Chandran Nair, Founder and CEO of the Global Institute For Tomorrow, has an article in today’s Huffington Post titled “4 Myths About How To Deal With Climate Change Effectively.”
As I have come to expect from Huffpo, the article has more than 4 myths of its own. In fact, readers are liable to come away from this article knowing less about fighting climate change than before they clicked on the link.
The article starts well, with the first myth it seeks to debunk being “We Can Firmly Connect Global Action On Emissions To A Temperature Target.” Mr. Nair rightly says that we cannot. I wonder if he mentioned that at Paris, however.
He’s right about Myth No. 2, “Resolving Climate Change Is Ultimately A Question Of Money.” It isn’t. However, here he starts to introduce his own flavor of mythology, writing that fossil fuel subsidies amount to $5.3 trillion, a wild-eyed guess of some eco-lobbyists that tacks on almost $5 trillion to the real figure as damages caused by fossil fuels to the environment that should in the activists’ eyes be labeled a subsidy.
This is nonsense, of course. There are negative externalities connected to the use of fossil fuels and not just from CO2 emissions. But for the lobbyist’s exercise to have any meaning at all, these harms would have to be balanced against the benefits of fossil fuels. The resulting figure would probably net out as a benefit for us all (or why would we still be using them?). In truth, most of what are counted as subsidies for fossil fuel consist of artificially low prices for petrol at the gas stations of poor countries like Iran and Venezuela. This should be a non-issue.
Worse yet, Mr. Nair comes perilously close to supporting the activists’ active campaign against adaptation, remarking that “Helping poor countries adapt to climate change is worthwhile, but this is justified by humanitarian and justice concerns and not by reduced emissions.”
What we are seeking to do is to improve the condition of humanity. To the extent that fighting climate change does this we should all climb on board the train. But the poor people of the world are facing death, disease and further immiseration from today’s climate, not to mention tomorrow’s. It is a justifiably correct use of our money and time to help them deal with the storms, floods and droughts of today–and to build in a margin to deal with the climate of the future.
Future generations cannot help today’s poor. That is our responsibility. After (or concurrently–we should also fight climate change) that is addressed we can give a thought for the future–not before.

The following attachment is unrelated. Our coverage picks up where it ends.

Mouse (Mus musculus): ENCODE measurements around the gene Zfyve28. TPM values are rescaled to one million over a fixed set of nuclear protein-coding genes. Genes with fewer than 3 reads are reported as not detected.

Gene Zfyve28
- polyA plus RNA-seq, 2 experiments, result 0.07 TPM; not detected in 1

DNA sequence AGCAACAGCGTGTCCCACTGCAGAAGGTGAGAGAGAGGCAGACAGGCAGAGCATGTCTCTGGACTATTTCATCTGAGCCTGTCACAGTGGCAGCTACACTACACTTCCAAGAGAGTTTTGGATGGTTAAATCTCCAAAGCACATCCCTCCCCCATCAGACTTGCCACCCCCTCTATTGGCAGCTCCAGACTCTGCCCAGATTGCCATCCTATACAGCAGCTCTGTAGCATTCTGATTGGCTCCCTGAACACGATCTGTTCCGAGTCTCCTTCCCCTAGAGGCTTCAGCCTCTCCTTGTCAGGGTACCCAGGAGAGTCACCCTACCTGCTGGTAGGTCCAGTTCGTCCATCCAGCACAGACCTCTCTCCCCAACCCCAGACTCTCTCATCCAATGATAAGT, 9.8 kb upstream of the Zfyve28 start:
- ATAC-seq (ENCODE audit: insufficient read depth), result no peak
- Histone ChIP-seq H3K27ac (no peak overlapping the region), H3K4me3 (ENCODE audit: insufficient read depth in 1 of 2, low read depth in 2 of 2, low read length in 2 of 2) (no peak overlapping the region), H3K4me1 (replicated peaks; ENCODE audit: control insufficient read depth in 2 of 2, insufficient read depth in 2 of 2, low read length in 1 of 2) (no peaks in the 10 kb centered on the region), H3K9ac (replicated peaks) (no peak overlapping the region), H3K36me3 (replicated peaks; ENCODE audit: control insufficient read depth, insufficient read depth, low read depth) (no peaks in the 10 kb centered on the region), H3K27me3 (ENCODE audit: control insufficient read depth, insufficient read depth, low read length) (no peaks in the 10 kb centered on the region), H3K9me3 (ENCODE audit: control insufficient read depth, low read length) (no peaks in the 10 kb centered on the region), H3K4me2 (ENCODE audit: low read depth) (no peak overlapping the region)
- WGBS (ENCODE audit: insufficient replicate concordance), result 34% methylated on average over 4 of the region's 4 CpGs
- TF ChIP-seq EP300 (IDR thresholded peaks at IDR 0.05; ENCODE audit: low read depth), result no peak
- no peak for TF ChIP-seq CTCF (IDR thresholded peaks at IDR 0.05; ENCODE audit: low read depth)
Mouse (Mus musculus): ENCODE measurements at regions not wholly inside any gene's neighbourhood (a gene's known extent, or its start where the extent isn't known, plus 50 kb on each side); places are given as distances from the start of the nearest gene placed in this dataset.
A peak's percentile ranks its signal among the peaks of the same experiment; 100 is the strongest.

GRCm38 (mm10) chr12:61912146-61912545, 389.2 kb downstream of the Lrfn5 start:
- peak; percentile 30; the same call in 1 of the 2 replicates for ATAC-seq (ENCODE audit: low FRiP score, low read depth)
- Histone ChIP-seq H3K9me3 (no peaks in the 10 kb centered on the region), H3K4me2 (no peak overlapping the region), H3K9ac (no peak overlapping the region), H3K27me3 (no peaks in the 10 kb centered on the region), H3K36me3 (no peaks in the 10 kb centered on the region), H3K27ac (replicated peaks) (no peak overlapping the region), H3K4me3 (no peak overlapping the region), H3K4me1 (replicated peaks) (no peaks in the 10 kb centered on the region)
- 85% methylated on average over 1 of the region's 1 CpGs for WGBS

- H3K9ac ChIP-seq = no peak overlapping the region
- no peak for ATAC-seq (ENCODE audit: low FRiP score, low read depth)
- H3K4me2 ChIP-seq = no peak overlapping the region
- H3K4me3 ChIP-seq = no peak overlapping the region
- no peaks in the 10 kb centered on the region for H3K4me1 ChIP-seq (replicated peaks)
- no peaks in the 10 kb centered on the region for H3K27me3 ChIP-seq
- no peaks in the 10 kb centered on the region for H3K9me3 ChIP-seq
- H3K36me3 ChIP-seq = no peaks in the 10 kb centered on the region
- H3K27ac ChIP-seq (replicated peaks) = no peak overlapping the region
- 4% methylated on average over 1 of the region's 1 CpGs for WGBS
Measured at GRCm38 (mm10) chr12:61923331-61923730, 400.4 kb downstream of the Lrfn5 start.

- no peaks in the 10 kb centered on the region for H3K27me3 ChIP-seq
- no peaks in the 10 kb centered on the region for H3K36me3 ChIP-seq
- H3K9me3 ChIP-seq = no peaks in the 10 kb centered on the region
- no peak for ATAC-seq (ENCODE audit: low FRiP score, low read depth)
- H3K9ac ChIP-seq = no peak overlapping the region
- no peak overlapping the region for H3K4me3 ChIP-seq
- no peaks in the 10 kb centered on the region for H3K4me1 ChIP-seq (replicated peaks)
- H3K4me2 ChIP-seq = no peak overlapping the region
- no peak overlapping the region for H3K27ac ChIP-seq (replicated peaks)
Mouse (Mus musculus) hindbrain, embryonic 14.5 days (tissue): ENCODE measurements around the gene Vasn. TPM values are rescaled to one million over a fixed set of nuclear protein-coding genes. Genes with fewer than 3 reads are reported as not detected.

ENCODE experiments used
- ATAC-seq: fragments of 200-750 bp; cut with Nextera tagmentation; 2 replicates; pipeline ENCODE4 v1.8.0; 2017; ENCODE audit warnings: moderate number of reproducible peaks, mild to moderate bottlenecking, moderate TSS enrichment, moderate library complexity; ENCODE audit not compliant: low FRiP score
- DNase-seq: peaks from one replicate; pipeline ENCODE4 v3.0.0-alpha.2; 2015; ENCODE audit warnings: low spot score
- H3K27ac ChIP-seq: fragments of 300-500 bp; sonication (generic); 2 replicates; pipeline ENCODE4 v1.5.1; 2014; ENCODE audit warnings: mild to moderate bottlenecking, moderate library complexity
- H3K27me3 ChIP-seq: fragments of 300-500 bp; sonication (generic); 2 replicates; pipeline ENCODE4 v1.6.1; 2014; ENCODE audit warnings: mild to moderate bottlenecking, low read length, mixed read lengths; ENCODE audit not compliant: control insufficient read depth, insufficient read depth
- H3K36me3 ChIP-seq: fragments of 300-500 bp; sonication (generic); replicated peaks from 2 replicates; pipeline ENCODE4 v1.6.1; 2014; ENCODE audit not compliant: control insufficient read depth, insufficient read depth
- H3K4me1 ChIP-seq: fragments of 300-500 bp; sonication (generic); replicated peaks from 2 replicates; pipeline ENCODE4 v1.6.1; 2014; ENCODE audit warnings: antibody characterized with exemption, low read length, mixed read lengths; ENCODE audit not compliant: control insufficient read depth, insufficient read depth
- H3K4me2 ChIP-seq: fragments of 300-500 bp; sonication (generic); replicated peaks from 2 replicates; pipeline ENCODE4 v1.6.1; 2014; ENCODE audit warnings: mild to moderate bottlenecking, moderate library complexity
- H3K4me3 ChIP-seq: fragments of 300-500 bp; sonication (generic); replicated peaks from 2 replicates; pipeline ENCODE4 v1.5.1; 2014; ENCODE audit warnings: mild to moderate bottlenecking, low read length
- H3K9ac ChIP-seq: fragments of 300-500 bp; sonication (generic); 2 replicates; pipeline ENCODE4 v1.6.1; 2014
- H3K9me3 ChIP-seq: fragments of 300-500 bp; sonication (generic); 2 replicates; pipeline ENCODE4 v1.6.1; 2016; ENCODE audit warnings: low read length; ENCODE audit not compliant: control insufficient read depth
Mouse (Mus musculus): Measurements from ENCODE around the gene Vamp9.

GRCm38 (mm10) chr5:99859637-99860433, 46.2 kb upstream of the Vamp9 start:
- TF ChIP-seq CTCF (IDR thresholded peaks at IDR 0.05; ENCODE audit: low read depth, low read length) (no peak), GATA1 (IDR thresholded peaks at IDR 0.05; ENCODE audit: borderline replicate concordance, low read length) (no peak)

Nair’s Third Myth is that “Technology Will Provide A Solution,” where he writes, “Despite what many hope, it is not clear what technology the developed world has to offer. ” This is laughably false. Technology has already offered multiple solutions, ranging from nuclear power to cloud seeding. If Mr. Nair wishes to reject the solutions on offer he is certainly free to, but France has shown the world that a modern country with an excellent standard of living can provide more than adequate energy (they export their leftover energy to Italy) without relying on fossil fuels. Mr. Nair is conducting an exercise in myth making here, not myth busting.
Nair’s Myth number 4 is that ‘The World Can Decouple Economic Growth From The Use Of Fossil Fuels.” Again, Nair is creating not destroying a myth. Economic growth is not ‘coupled’ to fossil fuel usage. Fossil fuels have contributed greatly to increased productivity which has led to monumental economic growth. But economies have grown before without fossil fuels and again, France’s GDP grew very strongly during the period when they were divorcing themselves from fossil fuel dependency.
Nair is actually trying to decouple economic growth from prosperity, writing “So long as we understand economic growth as our only indicator of prosperity, the world will never have a specific plan to reduce emissions.”
Nair is creating another myth. Nobody is saying that economic growth is our only indicator of prosperity. There are numerous other indicators, from HDI to the Happiness Index. What has proven true, however, is that economic growth is a good proxy for human prosperity. When it moves up, so does prosperity however it is measured.
So when Nair writes, ” Creating a different indicator — one that is not reliant on a free ride on carbon — is the challenge that the developing world must meet,” he is creating yet another myth. Different indicators exist and are used.
And why should he limit their applicability to the developing world? Those emitting the most include exactly one developing country–India. If what Nair was saying was actually true, the indicators would be more useful in the U.S., China, Russia and Japan.
The world has numerous, very specific, plans for reducing emissions. COP21 celebrated the diversity of these very specific plans for reducing emissions and a number of countries, including the USA, have implemented them. Successfully.
Mr. Nair’s mythmaking is far more pernicious than the myths he is trying to destroy. Huffington Post does no favor to its readers or to those anywhere trying to put together a sane strategy to fight climate change by publishing this drivel.